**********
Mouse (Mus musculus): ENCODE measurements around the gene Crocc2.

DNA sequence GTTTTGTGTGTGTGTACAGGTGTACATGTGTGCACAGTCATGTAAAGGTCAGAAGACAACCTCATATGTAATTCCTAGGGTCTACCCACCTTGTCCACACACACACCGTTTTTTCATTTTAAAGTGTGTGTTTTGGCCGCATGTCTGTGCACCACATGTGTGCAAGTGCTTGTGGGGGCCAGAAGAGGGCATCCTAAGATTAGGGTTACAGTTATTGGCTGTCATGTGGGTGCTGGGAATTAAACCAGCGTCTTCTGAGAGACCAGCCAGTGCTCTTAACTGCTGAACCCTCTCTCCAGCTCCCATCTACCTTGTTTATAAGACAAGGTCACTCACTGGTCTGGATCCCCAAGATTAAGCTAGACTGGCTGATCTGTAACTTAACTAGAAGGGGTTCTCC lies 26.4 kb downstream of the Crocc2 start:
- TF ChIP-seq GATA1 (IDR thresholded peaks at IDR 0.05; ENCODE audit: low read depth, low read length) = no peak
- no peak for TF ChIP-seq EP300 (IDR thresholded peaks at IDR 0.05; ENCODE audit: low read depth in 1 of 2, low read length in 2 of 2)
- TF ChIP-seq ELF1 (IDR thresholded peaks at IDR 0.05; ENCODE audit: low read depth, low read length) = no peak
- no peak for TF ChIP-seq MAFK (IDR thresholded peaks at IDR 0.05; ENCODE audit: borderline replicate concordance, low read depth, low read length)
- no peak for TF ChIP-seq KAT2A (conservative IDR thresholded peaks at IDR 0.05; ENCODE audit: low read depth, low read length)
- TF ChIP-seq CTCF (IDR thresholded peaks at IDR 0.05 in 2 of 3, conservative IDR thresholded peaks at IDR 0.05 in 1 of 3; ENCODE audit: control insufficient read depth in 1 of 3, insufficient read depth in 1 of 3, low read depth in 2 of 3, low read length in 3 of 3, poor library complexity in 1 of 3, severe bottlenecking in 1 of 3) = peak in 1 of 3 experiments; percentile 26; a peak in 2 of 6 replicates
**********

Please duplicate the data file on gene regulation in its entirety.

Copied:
Mouse (Mus musculus): ENCODE measurements around the gene Crocc2.

DNA sequence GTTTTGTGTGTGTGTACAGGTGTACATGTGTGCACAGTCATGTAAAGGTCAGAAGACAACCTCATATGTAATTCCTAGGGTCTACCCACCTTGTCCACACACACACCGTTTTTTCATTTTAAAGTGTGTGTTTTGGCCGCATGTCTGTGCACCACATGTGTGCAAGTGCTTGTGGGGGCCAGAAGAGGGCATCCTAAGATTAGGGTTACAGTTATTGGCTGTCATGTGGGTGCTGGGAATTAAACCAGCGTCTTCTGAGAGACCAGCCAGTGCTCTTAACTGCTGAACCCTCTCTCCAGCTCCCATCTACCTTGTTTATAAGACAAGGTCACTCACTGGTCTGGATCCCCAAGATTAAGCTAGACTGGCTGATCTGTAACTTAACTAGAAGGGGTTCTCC lies 26.4 kb downstream of the Crocc2 start:
- TF ChIP-seq GATA1 (IDR thresholded peaks at IDR 0.05; ENCODE audit: low read depth, low read length) = no peak
- no peak for TF ChIP-seq EP300 (IDR thresholded peaks at IDR 0.05; ENCODE audit: low read depth in 1 of 2, low read length in 2 of 2)
- TF ChIP-seq ELF1 (IDR thresholded peaks at IDR 0.05; ENCODE audit: low read depth, low read length) = no peak
- no peak for TF ChIP-seq MAFK (IDR thresholded peaks at IDR 0.05; ENCODE audit: borderline replicate concordance, low read depth, low read length)
- no peak for TF ChIP-seq KAT2A (conservative IDR thresholded peaks at IDR 0.05; ENCODE audit: low read depth, low read length)
- TF ChIP-seq CTCF (IDR thresholded peaks at IDR 0.05 in 2 of 3, conservative IDR thresholded peaks at IDR 0.05 in 1 of 3; ENCODE audit: control insufficient read depth in 1 of 3, insufficient read depth in 1 of 3, low read depth in 2 of 3, low read length in 3 of 3, poor library complexity in 1 of 3, severe bottlenecking in 1 of 3) = peak in 1 of 3 experiments; percentile 26; a peak in 2 of 6 replicates